While this interview was being prepared a story surfaced on public radio about a couple of enterprising Americans who are taking advantage of changing policy to open a factory in Cuba. Their product? Tractors! The whole idea, the story helpfully explained, was to introduce “21st century farming” to the beleaguered island. By making it easier to tear up the soil. Clearly there is some distance to go before an accurate idea of 21st century farming penetrates the mainstream. It will take people like Eric Toensmeier. His new book, The Carbon Farming Solution, carries enough heft, range and detail to clear away forests of confusion. If the notion of leaving carbon in the soil is going to take its place next to that of leaving oil in the ground, this one-volume encyclopedia on the subject is exactly the kind of deeply informed work that’s required. Reached at his home in western Massachusetts, Toensmeier was exhilarated over finishing a project years in the making, and more than happy to talk about it.
This interview appears in the May 2016 issue of Acres U.S.A.
ACRES U.S.A. Carbon farming was unknown even a few years ago, and it is still obscure for many people who are otherwise well-informed. Could you establish the basic premise for us?
ERIC TOENSMEIER. Sure. Excess carbon dioxide in the atmosphere is there because of burning fossil fuels and also because of the degradation of land. Whether it’s forests being cleared or prairie being plowed or a badly grazed pasture, when those ecosystems are degraded, carbon that was stored in soil and in biomass bonds with oxygen and heads up into the atmosphere as carbon dioxide. There are practices that can bring it back. They all use photosynthesis, which takes carbon dioxide out of the air and turns it into sugars in the plant; then those sugars are converted into various other things such as lignins. Some of them end up in the plant itself, and some of them end up in the soil. Some get there quickly through root exudates, and some end up in the soil more slowly through decomposition. Some of them are off-gassed to go back up into the atmosphere. We can pull down a bunch of that excess atmospheric carbon and store it in the soil and in perennial biomass. The amount that is possible is quite hopeful and could be just about enough to do the job if it’s coupled with a drastic reduction in emissions. It’s not enough to do the job on its own.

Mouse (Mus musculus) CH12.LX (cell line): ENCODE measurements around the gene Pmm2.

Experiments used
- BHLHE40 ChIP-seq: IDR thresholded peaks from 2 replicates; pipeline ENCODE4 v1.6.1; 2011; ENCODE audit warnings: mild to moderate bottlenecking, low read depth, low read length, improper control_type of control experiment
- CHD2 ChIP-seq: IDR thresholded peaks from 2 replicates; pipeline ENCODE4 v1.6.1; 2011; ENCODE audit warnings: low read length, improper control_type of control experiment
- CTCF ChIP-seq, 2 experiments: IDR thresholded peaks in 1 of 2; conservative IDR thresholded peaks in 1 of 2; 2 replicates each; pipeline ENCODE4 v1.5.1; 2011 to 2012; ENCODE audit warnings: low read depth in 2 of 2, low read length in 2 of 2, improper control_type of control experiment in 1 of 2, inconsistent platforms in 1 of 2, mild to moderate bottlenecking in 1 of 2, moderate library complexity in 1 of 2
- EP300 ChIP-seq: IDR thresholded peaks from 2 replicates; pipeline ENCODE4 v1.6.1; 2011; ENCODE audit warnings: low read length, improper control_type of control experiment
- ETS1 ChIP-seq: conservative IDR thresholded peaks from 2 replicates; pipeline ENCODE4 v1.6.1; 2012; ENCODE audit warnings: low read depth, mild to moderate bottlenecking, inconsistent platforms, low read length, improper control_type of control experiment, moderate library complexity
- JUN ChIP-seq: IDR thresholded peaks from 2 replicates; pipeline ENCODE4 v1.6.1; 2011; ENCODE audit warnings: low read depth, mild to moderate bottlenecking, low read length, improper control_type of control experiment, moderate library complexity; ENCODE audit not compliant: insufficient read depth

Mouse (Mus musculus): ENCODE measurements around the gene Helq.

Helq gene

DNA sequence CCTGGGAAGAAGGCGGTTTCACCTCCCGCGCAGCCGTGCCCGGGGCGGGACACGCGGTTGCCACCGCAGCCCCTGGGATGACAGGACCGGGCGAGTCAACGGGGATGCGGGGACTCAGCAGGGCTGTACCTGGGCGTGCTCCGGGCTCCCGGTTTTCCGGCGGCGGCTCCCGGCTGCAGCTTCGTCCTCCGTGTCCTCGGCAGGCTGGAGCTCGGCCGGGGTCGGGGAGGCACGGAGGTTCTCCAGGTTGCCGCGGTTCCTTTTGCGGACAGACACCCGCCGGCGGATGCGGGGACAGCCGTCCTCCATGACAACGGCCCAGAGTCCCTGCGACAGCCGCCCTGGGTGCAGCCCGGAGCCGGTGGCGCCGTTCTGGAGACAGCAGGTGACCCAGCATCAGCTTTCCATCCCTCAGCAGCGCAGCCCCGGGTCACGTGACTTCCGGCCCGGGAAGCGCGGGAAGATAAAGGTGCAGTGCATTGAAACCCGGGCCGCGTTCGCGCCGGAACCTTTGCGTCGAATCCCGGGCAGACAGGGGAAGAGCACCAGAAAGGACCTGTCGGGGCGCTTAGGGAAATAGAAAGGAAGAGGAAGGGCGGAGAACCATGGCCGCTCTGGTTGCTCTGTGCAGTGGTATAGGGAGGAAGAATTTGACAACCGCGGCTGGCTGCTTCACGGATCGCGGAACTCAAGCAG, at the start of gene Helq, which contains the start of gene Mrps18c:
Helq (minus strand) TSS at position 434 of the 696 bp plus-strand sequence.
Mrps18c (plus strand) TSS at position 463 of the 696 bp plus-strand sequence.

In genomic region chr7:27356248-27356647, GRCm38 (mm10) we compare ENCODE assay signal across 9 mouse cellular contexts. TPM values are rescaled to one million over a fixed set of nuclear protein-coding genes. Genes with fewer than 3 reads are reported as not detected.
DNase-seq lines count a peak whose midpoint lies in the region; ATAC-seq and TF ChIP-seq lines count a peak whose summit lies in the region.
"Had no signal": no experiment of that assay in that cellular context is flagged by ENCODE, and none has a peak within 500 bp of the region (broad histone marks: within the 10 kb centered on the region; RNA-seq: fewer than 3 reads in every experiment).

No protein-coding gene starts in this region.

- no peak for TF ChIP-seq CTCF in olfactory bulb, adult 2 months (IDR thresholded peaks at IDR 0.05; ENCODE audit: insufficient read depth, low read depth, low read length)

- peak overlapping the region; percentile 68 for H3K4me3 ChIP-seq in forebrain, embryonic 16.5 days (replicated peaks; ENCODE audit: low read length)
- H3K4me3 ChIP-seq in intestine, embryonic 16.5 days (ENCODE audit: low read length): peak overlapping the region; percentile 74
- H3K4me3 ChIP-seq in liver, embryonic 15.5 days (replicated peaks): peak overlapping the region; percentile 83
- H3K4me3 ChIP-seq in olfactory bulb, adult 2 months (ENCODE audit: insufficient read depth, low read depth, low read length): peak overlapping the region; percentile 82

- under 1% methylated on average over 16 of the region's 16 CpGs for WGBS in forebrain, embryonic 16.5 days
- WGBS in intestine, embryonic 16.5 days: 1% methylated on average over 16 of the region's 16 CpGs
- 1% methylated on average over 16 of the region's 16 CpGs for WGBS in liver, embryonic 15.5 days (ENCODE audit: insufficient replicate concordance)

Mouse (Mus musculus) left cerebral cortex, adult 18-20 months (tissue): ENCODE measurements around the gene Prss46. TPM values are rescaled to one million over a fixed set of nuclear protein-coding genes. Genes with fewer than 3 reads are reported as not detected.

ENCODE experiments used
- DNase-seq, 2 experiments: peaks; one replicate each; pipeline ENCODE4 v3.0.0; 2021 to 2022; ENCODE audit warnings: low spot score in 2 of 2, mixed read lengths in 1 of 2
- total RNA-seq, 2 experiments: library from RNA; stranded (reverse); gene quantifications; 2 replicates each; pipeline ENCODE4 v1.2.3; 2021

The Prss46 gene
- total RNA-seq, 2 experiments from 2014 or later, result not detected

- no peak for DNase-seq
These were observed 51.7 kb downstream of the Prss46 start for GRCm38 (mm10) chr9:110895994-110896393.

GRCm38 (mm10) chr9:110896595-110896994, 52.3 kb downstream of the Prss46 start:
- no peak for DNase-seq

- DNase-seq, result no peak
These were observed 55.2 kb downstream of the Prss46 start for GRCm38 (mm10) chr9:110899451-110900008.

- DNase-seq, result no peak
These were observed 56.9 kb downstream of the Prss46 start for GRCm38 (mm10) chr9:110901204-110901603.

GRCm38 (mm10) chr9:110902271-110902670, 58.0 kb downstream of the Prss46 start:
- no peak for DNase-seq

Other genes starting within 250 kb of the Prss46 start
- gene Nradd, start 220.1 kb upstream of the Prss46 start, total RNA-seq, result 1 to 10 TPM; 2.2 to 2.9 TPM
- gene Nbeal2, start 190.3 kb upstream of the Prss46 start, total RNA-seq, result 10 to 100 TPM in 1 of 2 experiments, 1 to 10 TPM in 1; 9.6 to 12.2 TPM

ACRES U.S.A. If carbon storage via agriculture is essential to an overall climate strategy, how do you lay it out to a skeptic who doesn’t believe farms can play a big part?
TOENSMEIER. That’s a really important question. We’re not going to stop climate change, but we can’t get it to a manageable level without farmers, and here’s why. Even if we stopped all emissions today — all deforestation, all fossil fuel burning — there’s already too much carbon dioxide in the atmosphere. That’s partly because carbon dioxide takes a couple decades to kick in. We’re already in for a lot more warming than we can tell from what we’ve emitted. We can pull it back down, and to do that we have to stop emissions, but we also have to sequester carbon. Neither one works on its own. There’s not enough land available for reforestation to do all the sequestration we need with land leftover for agriculture. So agriculture itself has to be part of the solution. What’s cool is that almost all of these agricultural solutions weren’t invented for climate change mitigation — they were invented because they make farms work better. They make farms more resilient. They make farms more productive. They’re good ideas anyway! There are plenty of tradeoffs and drawbacks, but as far as I can see it’s quite a good news story.